|Origin||Schwerin, German Democratic Republic (now Germany)|
|Genres||Punk rock, experimental rock|
|Associated acts||Rammstein, Feeling B|
|Members||Jörg E. Mielke|
Paul H. Landers
Richard Zven Kruspe
The band would also book concerts under the name First Art due to the communist authorities.
First Arsch formed in 1986 when vocalist-bassist Mielke and drummer Lindemann met at Lindemann's birthday party. The group played many concerts around East Germany and in the early 1990s recorded their debut album, Saddle Up, released in November 1992, with Paul Landers and Richard Kruspe of Feeling B as guitarists.
In 1993, Lindemann, Kruspe and Landers left First Arsch to form Rammstein and Mielke replaced them with Volker Voigt and Tom Knopf. This lineup released a new song, "Das Schlagzeug fliegt da fast außernander", in 1995, alongside a video. In the video, Voigt and Knopf kidnap Mielke, an occultist, from an abandoned house he is practicing magic in, before it cuts to the three musicians playing in a small room. Late in the video, Mielke realises the men he is playing with are the same men who kidnapped him, and runs out of the room, before ending with Voigt and Knopf cutting power to a lightbulb.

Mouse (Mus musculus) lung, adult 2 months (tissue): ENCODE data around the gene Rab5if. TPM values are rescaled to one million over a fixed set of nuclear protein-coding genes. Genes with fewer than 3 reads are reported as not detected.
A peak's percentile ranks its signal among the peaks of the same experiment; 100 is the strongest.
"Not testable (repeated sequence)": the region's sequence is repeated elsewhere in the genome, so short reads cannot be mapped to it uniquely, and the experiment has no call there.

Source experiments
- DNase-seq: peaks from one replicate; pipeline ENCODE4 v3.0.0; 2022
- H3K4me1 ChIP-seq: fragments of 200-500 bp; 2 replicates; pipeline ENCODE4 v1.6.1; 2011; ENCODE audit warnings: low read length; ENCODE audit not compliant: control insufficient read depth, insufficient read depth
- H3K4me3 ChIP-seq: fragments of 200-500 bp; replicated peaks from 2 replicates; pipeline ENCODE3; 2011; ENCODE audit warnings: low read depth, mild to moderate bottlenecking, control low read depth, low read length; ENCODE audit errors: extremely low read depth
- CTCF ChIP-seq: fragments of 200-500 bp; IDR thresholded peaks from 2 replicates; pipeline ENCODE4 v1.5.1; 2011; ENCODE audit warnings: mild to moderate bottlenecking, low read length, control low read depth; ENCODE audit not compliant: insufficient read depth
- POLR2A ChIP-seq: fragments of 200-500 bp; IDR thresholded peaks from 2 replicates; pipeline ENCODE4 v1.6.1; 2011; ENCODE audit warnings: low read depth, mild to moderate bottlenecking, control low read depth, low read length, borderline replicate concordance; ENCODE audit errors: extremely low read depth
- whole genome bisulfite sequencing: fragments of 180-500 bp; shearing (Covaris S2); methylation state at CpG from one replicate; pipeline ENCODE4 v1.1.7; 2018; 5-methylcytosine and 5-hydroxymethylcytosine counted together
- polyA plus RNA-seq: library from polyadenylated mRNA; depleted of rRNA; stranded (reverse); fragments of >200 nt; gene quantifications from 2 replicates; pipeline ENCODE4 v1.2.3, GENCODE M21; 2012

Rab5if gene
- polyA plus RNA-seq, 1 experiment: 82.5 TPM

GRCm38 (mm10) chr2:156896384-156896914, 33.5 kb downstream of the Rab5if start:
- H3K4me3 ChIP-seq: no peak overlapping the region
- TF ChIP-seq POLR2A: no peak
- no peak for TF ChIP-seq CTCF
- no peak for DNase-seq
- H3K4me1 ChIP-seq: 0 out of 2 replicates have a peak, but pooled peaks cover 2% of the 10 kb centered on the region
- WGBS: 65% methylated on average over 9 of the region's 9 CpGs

First Arsch are still active and continue to perform the occasional concert, the last known one being in 2012.
|Studio album by First Arsch|
|Label||D.D.R / Kessel Records|
Saddle Up is the first and only album by the German punk band First Arsch. It was released in November 1992. The album's art was created by Matthias Mathies, who would later work together with Rammstein frontman Till Lindemann on his book "In stillen Nächten".
All tracks written by First Arsch.
|2.||"Priest in Love"||3:05|
|4.||"In the Name of Love"||3:39|
|13.||"Hip Hop Flop"||2:39|
|15.||"Big Dong (für Saskia S.)"||4:00|
- Jörg E. Mielke – vocals, bass guitar
- Zven Kruspe – lead guitar, vocals
- Paul Landers – rhythm guitar, vocals
- Till Lindemann – drums, vocals
- Bettendorf 2002, p. 39.
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